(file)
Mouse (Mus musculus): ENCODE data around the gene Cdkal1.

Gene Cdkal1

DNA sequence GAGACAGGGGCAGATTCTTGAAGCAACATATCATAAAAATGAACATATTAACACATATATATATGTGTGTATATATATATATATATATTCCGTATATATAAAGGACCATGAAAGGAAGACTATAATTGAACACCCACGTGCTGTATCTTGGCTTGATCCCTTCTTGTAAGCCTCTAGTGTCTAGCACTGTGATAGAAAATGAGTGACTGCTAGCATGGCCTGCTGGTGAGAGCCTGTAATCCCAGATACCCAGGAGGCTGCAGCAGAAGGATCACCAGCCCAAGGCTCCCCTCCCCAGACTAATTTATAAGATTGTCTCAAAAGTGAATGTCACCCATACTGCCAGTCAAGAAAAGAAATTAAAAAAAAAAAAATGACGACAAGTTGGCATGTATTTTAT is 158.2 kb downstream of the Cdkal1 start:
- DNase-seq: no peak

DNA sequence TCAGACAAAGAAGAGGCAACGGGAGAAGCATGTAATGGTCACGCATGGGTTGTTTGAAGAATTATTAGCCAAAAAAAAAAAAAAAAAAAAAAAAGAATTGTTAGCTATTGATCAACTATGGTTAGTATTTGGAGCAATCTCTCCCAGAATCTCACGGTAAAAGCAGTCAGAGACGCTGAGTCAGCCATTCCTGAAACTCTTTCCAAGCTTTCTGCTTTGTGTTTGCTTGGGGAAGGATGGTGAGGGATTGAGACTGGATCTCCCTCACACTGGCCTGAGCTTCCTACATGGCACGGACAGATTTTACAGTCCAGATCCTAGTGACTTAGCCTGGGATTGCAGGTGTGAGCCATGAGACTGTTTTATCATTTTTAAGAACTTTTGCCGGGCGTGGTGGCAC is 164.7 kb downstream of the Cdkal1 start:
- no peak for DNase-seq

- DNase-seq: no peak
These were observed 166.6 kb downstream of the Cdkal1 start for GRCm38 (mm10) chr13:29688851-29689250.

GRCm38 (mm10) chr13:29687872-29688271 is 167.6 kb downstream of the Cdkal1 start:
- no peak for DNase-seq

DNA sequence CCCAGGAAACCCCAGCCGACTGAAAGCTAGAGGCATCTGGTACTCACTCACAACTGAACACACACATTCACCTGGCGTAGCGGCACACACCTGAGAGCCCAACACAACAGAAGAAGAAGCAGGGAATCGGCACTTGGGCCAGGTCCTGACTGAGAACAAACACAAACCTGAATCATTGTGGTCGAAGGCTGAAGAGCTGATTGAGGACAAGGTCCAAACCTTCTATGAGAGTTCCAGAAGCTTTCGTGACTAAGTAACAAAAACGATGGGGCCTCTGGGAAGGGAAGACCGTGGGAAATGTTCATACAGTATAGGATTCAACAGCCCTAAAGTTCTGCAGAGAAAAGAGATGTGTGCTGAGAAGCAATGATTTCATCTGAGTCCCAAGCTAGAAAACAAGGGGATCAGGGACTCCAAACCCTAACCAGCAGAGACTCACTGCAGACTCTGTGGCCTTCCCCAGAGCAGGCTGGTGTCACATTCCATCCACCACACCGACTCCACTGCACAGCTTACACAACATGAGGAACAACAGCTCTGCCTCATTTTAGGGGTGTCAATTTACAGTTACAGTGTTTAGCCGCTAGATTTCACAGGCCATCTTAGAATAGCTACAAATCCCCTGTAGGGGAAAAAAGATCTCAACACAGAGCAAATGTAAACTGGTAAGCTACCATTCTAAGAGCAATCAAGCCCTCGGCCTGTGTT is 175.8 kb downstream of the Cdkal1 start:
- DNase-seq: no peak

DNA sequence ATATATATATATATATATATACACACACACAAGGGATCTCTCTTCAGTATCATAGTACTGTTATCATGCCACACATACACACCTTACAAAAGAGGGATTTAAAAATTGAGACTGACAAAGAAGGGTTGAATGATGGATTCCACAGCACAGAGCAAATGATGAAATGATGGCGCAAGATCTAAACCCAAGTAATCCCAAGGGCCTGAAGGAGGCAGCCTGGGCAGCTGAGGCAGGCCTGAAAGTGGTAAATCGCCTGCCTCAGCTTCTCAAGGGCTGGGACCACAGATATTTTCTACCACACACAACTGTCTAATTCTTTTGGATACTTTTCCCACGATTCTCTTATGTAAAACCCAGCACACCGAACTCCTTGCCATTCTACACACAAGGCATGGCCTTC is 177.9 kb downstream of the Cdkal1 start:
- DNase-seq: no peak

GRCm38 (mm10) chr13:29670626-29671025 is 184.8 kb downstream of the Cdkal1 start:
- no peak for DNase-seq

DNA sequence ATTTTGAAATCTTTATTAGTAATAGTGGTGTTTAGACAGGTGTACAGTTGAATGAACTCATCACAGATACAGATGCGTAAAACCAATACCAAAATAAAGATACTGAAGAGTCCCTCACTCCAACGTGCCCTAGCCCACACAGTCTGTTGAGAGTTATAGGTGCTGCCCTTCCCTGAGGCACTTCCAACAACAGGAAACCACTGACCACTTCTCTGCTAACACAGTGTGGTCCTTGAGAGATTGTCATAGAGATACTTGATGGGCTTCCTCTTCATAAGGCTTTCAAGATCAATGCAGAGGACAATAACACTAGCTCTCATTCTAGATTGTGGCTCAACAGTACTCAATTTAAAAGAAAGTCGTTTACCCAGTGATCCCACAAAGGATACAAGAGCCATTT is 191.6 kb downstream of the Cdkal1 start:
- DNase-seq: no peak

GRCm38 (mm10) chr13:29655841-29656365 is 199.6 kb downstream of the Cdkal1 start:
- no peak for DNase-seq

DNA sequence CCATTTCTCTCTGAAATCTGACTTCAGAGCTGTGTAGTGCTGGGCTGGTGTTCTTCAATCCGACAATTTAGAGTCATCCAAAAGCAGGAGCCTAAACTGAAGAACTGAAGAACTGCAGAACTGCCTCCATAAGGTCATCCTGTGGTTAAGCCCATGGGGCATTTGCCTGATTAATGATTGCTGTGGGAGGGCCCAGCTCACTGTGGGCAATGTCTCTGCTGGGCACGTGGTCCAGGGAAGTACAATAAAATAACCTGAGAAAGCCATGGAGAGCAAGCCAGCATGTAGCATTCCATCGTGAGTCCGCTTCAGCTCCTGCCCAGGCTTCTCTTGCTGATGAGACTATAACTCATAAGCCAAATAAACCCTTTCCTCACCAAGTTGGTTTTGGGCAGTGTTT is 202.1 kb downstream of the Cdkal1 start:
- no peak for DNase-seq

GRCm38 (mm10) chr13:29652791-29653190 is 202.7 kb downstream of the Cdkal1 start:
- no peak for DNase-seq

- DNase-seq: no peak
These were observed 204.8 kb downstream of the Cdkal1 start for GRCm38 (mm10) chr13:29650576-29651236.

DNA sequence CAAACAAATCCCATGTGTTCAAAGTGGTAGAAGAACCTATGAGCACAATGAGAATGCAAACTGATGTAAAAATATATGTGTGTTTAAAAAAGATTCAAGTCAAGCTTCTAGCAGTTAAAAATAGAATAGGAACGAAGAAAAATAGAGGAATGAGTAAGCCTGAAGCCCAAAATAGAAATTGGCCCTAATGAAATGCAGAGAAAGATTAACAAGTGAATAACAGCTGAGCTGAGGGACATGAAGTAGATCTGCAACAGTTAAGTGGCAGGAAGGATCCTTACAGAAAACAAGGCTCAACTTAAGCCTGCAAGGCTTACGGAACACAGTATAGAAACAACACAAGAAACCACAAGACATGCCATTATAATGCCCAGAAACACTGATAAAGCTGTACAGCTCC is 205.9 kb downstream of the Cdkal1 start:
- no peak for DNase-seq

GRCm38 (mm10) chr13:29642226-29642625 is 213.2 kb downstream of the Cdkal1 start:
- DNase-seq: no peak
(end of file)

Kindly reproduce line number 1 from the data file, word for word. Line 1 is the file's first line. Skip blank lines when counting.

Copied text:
Mouse (Mus musculus): ENCODE data around the gene Cdkal1.